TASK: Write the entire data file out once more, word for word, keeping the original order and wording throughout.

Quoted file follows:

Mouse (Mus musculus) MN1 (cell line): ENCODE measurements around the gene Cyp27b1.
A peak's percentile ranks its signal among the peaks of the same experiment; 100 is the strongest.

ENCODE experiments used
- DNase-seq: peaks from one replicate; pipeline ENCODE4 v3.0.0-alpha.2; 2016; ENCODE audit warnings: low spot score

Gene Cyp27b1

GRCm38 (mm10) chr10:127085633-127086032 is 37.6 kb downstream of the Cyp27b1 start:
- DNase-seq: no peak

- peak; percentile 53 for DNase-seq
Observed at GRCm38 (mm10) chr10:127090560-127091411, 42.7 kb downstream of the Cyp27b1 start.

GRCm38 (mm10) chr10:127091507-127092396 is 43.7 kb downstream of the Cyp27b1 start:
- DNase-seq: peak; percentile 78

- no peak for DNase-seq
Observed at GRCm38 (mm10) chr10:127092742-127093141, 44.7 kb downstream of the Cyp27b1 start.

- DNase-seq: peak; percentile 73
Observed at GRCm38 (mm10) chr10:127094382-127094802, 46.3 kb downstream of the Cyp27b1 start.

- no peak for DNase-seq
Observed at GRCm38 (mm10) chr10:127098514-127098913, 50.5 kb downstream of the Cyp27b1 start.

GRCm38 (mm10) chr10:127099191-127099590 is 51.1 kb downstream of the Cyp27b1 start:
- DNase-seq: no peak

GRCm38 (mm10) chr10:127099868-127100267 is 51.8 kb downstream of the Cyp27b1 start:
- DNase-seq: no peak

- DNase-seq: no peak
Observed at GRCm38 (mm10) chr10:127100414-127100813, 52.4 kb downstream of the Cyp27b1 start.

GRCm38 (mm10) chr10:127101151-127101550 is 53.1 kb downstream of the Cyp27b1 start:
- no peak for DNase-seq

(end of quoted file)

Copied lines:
Mouse (Mus musculus) MN1 (cell line): ENCODE measurements around the gene Cyp27b1.
A peak's percentile ranks its signal among the peaks of the same experiment; 100 is the strongest.

ENCODE experiments used
- DNase-seq: peaks from one replicate; pipeline ENCODE4 v3.0.0-alpha.2; 2016; ENCODE audit warnings: low spot score

Gene Cyp27b1

GRCm38 (mm10) chr10:127085633-127086032 is 37.6 kb downstream of the Cyp27b1 start:
- DNase-seq: no peak

- peak; percentile 53 for DNase-seq
Observed at GRCm38 (mm10) chr10:127090560-127091411, 42.7 kb downstream of the Cyp27b1 start.

GRCm38 (mm10) chr10:127091507-127092396 is 43.7 kb downstream of the Cyp27b1 start:
- DNase-seq: peak; percentile 78

- no peak for DNase-seq
Observed at GRCm38 (mm10) chr10:127092742-127093141, 44.7 kb downstream of the Cyp27b1 start.

- DNase-seq: peak; percentile 73
Observed at GRCm38 (mm10) chr10:127094382-127094802, 46.3 kb downstream of the Cyp27b1 start.

- no peak for DNase-seq
Observed at GRCm38 (mm10) chr10:127098514-127098913, 50.5 kb downstream of the Cyp27b1 start.

GRCm38 (mm10) chr10:127099191-127099590 is 51.1 kb downstream of the Cyp27b1 start:
- DNase-seq: no peak

GRCm38 (mm10) chr10:127099868-127100267 is 51.8 kb downstream of the Cyp27b1 start:
- DNase-seq: no peak

- DNase-seq: no peak
Observed at GRCm38 (mm10) chr10:127100414-127100813, 52.4 kb downstream of the Cyp27b1 start.

GRCm38 (mm10) chr10:127101151-127101550 is 53.1 kb downstream of the Cyp27b1 start:
- no peak for DNase-seq